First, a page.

Author: Bruce Byfield
On one hand, the June 6 release of Debian 3.1 matters far less than a new version of another distribution, because many Debian users have already upgraded individual packages from the Debian test, unstable, or even experimental distributions. For them, the official release (a.k.a. Debian stable) matters only for security updates. On the other hand, stable is the Debian version of choice for networks and servers, or those for whom dependability matters more than the latest software.
The steps in the new text-based Debian installer should be familiar to anyone who has installed Linux before: language and keyboard selections, partitioning, installation of the core system and boot manager, the selection of other packages, the creation of users, and the fine-tuning of the system environment. However, the new Debian installer also has features that those used to Red Hat’s Anaconda or other installation programs may find unusual.
To start with, while Debian can be installed from CDs, the preferred method is a net install, in which a base system is installed from CD and the rest of the system is installed using the apt-get package manager over the Internet. Early in the installation, the installer establishes a DHCP network connection. Once the base system is installed, users can set up HTTP, FTP, hard drive, network, or even CD sources for the rest of the installation.
Another unusual feature is the extensive use of installation schemes, which are sets of options that users can select rather making manual selections. Installation schemes, of course, are common in other installation programs, especially for packages. What is unusual in Debian 3.1, though, is the extension of installation schemes into other areas.
For example, the installer’s instructions recommend a single partition for new users, as well as several schemes based on how the computer will be used. The desktop scheme, for example, consists of a root and
Similarly, once the core system is installed and you reboot the computer, you can select packages individually using
aptitude, or choose a scheme for a particular type of server or a desktop environment. The server choices are especially numerous, no doubt reflecting the market for official Debian releases.
The installer does have a few rough edges. Some users might want a middle ground between
individual package selection and all 1.7GB of the KDE and GNOME desktops. Nor is aptitude a particularly easy program to use if you’re unfamiliar with it.
More seriously, while video cards are supposed to be auto-detected, detection seems either unreliable or limited. The installer detected neither of the two commonplace cards on the test systems, falling back instead on the default vesa xserver. While this default gives a graphical desktop on most systems, it is unlikely to give an optimized one. As a result, a new user would either need to install a new package and edit the configuration file or — more likely — restart the installation from scratch. Some provision for testing the xserver during installation would alleviate such difficulties.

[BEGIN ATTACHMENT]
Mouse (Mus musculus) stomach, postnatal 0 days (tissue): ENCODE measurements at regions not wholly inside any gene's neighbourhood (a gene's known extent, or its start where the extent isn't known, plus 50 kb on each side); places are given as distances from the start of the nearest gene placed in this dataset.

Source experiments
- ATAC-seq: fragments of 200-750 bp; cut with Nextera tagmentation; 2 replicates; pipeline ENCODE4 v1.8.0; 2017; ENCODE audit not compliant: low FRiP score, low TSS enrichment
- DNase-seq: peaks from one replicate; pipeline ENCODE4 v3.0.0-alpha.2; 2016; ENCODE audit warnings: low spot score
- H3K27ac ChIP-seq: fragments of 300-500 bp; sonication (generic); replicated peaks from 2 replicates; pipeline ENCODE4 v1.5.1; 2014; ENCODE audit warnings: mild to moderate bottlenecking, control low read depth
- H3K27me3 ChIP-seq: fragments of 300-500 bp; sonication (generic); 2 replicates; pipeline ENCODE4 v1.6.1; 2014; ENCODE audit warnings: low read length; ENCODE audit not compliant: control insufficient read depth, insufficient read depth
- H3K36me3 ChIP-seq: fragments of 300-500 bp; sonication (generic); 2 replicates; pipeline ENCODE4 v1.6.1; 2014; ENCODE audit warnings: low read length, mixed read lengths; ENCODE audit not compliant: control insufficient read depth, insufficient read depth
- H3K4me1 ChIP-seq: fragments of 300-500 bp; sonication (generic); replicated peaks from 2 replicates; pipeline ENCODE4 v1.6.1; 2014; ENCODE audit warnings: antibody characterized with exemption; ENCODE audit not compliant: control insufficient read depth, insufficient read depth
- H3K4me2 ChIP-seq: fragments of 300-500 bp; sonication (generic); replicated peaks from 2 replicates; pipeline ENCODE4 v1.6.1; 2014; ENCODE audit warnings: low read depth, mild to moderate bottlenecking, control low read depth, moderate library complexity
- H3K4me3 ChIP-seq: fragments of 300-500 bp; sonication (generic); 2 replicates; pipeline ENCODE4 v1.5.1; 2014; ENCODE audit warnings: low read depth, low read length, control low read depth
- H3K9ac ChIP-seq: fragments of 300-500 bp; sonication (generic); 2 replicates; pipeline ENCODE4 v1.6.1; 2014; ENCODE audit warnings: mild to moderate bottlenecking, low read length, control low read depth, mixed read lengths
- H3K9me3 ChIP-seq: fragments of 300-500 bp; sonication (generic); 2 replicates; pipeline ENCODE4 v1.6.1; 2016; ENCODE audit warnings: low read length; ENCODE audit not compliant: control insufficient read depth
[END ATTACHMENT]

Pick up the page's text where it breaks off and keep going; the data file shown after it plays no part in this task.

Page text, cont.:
Still, overall the new installer gets far more right than it does wrong. Version 3.1 is the first Debian release to include support for the ReiserFS, JFS, and XFS file systems during installation. Obviously, too, the developers of the new installer have taken considerable care to make the instructions clear without dumbing down the choices to be made. The discussion of the consequences of installing the GRUB boot loader, for example, is one of the clearest I’ve seen. Most important of all, the new installer manages to balance presenting novices choices they can live with while giving advanced users the chance to tweak as much as they like. In fact, the installer is so detailed that it even allows users who are partitioning manually to choose the mount options listed for each partition in
Desktop and software selection
Debian 3.1 boots from GRUB using either the installed kernel or the installed kernel in single-user mode for maintenance. If you chose the desktop environment package scheme, KDE 3.3 and GNOME 2.8 are both installed. Both are largely unaltered, except for branding wallpaper and login images and the addition of the Debian menu structure to the main menus.
Official Debian releases have a reputation for having older software versions. Given that the last official release was four years ago, and point releases are often eight to 10 months apart, this reputation is often deserved. However, at this point in version 3.1’s life cycle, the available software is relatively current. It includes Mozilla 1.7.8, OpenOffice.org 1.1.3, Samba 3.0.14, Python 2.3.5 and 2.4.1 (two versions are presumably included to accommodate programs with different dependencies), and Perl 5.8.4. All these selections are comparable to those available in other major distributions. Some versions are slightly behind, others slightly ahead. Mostly, the differences between these version numbers are minor.